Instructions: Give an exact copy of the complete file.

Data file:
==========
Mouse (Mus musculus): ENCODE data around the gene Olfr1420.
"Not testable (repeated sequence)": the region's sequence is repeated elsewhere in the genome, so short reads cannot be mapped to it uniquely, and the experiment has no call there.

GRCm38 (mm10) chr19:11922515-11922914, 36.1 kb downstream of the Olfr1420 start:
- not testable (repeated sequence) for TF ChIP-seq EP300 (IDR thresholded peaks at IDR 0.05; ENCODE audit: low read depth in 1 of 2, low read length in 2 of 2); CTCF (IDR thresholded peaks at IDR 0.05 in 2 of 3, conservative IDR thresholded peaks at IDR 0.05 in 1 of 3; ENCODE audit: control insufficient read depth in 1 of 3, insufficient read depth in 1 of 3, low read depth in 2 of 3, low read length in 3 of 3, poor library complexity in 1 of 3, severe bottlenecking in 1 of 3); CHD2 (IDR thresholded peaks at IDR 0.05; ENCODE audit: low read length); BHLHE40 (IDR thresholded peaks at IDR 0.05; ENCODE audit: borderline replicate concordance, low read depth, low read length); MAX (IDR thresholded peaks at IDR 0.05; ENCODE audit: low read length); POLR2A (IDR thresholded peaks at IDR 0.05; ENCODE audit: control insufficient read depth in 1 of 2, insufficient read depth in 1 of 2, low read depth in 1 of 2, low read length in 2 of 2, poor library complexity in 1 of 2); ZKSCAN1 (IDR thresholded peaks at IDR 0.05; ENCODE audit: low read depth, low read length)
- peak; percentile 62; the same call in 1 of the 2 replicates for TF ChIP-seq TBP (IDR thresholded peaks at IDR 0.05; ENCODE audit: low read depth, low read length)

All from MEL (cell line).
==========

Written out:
Mouse (Mus musculus): ENCODE data around the gene Olfr1420.
"Not testable (repeated sequence)": the region's sequence is repeated elsewhere in the genome, so short reads cannot be mapped to it uniquely, and the experiment has no call there.

GRCm38 (mm10) chr19:11922515-11922914, 36.1 kb downstream of the Olfr1420 start:
- not testable (repeated sequence) for TF ChIP-seq EP300 (IDR thresholded peaks at IDR 0.05; ENCODE audit: low read depth in 1 of 2, low read length in 2 of 2); CTCF (IDR thresholded peaks at IDR 0.05 in 2 of 3, conservative IDR thresholded peaks at IDR 0.05 in 1 of 3; ENCODE audit: control insufficient read depth in 1 of 3, insufficient read depth in 1 of 3, low read depth in 2 of 3, low read length in 3 of 3, poor library complexity in 1 of 3, severe bottlenecking in 1 of 3); CHD2 (IDR thresholded peaks at IDR 0.05; ENCODE audit: low read length); BHLHE40 (IDR thresholded peaks at IDR 0.05; ENCODE audit: borderline replicate concordance, low read depth, low read length); MAX (IDR thresholded peaks at IDR 0.05; ENCODE audit: low read length); POLR2A (IDR thresholded peaks at IDR 0.05; ENCODE audit: control insufficient read depth in 1 of 2, insufficient read depth in 1 of 2, low read depth in 1 of 2, low read length in 2 of 2, poor library complexity in 1 of 2); ZKSCAN1 (IDR thresholded peaks at IDR 0.05; ENCODE audit: low read depth, low read length)
- peak; percentile 62; the same call in 1 of the 2 replicates for TF ChIP-seq TBP (IDR thresholded peaks at IDR 0.05; ENCODE audit: low read depth, low read length)

All from MEL (cell line).